There were 3 hampers and a pile of clothes that needed folding. I saw them. We created them. I also saw you. A you vying for your mom and dad. Parents whose time is now split with a new family member. I saw you in a confused moment with an unfamiliar feeling. I chose you. Together we went to the park. I walked next to you along the creek shore, throwing small rocks into its waters. I held your hand as we crossed the chilly flowing water to the hollow tree. Through the trails we ran, laughing as I tried to catch you. I chose you.

There was a living room in disarray. I saw it. We created it. I also saw you. A you in need of assistance. An F4 tornado version of you that needed wrangling in.  A you without a compass. I chose you. I invited you on my lap to do your favorite activity: reading books. Together we read the same words as you learn how to read. I enunciated while you mimicked the sounds. Together we read 5 books; all of which you can recite by heart. I chose you.

There are things that can wait, and things that simply cannot. In the days since your sibling’s birth your behavior slightly changed. It’s a lot to process in a small amount of time for someone of your limited capabilities. You were not jealous of this new arrival, in fact quite the opposite; you embraced her. You felt you were losing your home base. Your security. I could see that. Your behavior was telling me when your words could not.  I chose connection over control. I chose love over fear. I chose you.

Circumcision. I did not consent and I’m speaking out.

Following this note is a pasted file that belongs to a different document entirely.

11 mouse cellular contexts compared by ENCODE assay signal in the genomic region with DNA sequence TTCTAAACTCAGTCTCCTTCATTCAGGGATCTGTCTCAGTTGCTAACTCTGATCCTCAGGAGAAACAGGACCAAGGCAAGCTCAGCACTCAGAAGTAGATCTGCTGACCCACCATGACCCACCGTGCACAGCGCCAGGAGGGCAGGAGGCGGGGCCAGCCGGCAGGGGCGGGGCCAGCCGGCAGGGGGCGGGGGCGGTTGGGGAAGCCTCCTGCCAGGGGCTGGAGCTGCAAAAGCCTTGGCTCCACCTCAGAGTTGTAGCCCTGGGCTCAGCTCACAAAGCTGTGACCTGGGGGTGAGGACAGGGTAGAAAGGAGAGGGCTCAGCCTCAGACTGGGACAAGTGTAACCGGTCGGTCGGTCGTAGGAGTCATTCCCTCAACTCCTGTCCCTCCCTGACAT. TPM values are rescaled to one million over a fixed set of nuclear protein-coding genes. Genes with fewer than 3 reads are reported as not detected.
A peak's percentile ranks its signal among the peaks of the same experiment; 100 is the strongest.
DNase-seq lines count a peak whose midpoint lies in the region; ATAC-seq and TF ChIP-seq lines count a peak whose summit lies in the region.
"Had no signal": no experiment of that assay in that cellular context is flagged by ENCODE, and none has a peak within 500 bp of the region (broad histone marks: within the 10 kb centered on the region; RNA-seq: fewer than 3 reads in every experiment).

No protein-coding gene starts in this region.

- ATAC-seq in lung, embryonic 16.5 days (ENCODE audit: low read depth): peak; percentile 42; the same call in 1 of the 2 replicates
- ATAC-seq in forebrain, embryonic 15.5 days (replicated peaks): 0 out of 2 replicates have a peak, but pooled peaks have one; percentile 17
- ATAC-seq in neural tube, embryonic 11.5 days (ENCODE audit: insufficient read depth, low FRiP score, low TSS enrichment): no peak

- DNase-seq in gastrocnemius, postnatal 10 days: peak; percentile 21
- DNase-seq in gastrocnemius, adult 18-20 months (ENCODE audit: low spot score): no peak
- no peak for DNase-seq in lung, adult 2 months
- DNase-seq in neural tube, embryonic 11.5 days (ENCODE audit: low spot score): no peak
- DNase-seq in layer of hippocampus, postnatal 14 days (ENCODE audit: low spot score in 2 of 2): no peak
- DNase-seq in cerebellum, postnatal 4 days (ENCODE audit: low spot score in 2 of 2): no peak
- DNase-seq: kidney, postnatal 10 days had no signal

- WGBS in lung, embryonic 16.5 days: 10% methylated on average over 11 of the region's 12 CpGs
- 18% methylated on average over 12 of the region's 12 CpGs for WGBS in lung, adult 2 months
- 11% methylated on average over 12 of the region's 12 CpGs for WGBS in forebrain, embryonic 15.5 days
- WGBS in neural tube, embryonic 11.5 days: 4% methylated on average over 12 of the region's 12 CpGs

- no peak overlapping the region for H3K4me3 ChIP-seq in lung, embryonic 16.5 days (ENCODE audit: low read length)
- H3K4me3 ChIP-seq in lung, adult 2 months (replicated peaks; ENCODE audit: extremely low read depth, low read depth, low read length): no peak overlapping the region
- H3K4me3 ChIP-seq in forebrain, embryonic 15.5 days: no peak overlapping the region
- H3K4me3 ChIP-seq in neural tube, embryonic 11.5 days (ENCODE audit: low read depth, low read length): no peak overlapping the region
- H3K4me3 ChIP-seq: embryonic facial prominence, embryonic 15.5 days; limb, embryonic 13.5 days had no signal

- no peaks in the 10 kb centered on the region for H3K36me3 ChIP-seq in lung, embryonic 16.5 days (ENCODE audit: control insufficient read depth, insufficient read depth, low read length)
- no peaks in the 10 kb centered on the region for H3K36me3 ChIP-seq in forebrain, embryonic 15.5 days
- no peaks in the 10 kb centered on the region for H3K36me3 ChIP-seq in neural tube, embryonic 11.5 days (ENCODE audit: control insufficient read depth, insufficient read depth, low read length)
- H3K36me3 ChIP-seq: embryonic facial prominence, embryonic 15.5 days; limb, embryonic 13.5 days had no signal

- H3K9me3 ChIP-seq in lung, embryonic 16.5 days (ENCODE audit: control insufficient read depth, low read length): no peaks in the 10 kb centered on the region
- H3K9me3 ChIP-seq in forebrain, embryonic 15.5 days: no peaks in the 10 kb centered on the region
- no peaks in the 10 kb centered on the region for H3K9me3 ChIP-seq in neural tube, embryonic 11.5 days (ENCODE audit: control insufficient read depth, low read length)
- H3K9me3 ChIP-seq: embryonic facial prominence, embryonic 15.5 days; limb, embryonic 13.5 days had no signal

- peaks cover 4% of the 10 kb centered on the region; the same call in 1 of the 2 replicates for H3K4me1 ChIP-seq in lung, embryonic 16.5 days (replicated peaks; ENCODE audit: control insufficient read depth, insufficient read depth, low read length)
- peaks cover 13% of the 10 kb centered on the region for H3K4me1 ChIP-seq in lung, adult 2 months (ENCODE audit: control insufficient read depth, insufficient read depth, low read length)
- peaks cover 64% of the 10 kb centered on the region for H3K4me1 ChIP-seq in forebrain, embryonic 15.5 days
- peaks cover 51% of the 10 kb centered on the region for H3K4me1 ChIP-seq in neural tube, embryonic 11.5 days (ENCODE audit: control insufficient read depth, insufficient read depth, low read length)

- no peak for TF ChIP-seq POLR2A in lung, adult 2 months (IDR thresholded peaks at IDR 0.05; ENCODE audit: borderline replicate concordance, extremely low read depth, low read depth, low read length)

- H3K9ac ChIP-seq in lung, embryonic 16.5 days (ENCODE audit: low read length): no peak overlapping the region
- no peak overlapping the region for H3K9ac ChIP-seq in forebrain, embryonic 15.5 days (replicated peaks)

GA Logo Blue CircleI always here the argument: “I never hear guys complain about being circumcised.” Well, I’m here to tell you that you can no longer use this argument. Men complain. And often.  Besides, how often do you approach strangers and ask if they are happy with their circumcision (or lack thereof)? My guess is never. I know I don’t walk around with a sign hanging around my neck saying that I’m unhappy with it. And I am unhappy.

I know what I was robbed of. Such a valuable piece of flesh, the foreskin.  Protector, cleanser, lubricator, glider and superb pleasure provider.  I’ll never know the pleasure of intercourse that my foreskin would have provided. I won’t know the pleasure of having an undamaged glans due to being roughened and calloused from a life of exposure, chaffing and constant rubbing. The benefit of having a natural gliding motion, trapping in its naturally provided lubricant, is lost to me. The ridged band and 20,000 fine-touch nerve endings were taken from me, forever stealing my ability to experience sex as nature intended me to. The foreskin; the incredible 15+ square inches of skin; was cut off in infancy because of false information.

Men do complain. You just need to be receptive when they do.

Do I blame my parents? Partly, but not much. They could have researched it, but I was born in a time when virtually all males were circumcised in the US. It wasn’t questioned. It was just done. My parents did not know any better. After all, doctors know best, right? Well, in the case of male circumcision they don’t, and willfully so. They rely on false information[1] and highly flawed African studies[2] to perpetuate the belief that it is necessary. There is money to made[4] in the procedure (cough cough facial cream[3]), so of course it’s in the best interest of those invested to continue the lie. So no, I mostly blame our medical establishments for not keeping the best interest of our male infants in mind.

Our culture is one where it’s so engrained in our psyche that intact penises are not only gross, but unnatural. “I’m glad I don’t have an anteater.” “No turtle neck for my guy!” These are often spouted arguments by ignorant men. Men in need of suppressing facts and realities through cognitive dissonance. It’s funny because the rest of the world views the US culture of cutting boys gross, unhealthy, unnatural and sick. Women that have experienced both cut and intact penises overwhelmingly (85% [1]) prefer intact men; so really the joke is on those boasting about being cut as infants.